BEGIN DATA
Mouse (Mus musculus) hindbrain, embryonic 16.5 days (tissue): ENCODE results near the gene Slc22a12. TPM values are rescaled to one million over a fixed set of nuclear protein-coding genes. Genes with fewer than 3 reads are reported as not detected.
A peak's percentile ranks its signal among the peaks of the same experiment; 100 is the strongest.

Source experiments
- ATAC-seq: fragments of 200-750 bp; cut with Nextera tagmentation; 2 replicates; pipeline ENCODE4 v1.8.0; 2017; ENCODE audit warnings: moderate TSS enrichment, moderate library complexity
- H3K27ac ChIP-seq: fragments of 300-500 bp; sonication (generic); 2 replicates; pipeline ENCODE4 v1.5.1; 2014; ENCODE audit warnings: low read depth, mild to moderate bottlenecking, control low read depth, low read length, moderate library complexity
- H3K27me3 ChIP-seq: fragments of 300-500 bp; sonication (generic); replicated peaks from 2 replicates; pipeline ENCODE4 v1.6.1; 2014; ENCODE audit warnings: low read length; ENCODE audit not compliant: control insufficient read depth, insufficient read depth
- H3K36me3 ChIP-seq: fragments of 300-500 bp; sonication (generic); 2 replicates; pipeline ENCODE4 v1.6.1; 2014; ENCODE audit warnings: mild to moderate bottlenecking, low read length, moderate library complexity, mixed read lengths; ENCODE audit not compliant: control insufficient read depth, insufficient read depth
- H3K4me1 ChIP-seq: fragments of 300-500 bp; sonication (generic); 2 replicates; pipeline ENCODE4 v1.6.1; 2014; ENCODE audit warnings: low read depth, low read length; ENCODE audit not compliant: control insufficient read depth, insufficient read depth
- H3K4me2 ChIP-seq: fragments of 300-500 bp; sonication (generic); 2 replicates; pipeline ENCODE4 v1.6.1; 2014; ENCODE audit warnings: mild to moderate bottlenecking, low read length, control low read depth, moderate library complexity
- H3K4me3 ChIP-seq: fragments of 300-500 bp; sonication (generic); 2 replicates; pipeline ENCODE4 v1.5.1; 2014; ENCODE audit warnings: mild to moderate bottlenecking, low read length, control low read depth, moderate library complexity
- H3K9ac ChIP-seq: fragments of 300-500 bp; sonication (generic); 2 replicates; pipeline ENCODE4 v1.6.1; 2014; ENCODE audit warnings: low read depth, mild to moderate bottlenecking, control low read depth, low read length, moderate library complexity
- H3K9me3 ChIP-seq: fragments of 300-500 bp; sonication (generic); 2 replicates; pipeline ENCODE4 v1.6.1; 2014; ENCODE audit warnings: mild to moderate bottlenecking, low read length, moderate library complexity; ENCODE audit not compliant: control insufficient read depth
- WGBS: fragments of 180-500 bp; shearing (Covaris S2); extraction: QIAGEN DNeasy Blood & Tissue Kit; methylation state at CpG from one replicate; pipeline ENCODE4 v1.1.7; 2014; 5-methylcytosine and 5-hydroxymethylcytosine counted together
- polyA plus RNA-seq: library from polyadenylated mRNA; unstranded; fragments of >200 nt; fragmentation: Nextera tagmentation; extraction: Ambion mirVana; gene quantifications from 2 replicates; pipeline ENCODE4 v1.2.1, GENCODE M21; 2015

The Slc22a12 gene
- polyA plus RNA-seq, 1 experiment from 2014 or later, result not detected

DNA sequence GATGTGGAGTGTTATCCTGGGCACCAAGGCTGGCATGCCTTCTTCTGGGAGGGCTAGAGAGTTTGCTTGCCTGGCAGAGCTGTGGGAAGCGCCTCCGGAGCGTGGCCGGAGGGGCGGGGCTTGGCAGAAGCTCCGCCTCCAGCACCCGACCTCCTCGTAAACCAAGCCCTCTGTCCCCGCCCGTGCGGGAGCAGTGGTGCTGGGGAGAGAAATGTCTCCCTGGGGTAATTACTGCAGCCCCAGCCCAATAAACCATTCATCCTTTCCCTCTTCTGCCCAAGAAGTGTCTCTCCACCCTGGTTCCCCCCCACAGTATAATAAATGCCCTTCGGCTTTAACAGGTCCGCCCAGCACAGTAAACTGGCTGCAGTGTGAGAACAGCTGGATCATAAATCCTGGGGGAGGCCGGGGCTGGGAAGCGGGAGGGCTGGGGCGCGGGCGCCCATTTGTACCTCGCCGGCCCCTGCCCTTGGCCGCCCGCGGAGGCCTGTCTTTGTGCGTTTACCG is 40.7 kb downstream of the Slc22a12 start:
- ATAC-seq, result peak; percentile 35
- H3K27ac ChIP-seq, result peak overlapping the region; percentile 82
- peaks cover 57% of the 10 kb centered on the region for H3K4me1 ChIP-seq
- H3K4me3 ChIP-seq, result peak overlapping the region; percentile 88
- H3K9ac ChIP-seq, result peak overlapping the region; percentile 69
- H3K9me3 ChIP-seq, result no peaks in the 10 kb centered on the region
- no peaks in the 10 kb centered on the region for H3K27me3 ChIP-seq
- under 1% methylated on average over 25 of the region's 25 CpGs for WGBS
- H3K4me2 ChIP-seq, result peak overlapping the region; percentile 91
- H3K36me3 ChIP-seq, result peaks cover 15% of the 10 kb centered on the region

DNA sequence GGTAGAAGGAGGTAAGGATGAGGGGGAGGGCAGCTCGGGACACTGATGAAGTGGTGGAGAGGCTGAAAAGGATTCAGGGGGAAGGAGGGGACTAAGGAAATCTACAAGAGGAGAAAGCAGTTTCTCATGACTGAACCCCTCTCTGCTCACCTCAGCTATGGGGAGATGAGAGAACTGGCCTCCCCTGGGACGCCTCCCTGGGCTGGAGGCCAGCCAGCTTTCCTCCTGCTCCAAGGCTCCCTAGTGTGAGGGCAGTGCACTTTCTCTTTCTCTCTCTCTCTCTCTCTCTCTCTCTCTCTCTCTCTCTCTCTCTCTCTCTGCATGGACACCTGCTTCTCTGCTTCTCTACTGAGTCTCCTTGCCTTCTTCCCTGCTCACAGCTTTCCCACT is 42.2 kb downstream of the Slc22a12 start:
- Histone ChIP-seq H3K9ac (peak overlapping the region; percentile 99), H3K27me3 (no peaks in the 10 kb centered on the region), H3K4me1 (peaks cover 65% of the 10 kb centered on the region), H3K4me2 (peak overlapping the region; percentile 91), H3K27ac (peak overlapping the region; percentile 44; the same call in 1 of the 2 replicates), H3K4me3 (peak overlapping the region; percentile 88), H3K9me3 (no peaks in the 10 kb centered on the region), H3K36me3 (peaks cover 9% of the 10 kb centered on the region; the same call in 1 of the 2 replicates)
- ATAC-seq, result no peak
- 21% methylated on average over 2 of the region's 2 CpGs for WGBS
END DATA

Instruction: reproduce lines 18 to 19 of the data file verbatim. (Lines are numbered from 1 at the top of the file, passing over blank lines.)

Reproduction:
- ATAC-seq, result peak; percentile 35
- H3K27ac ChIP-seq, result peak overlapping the region; percentile 82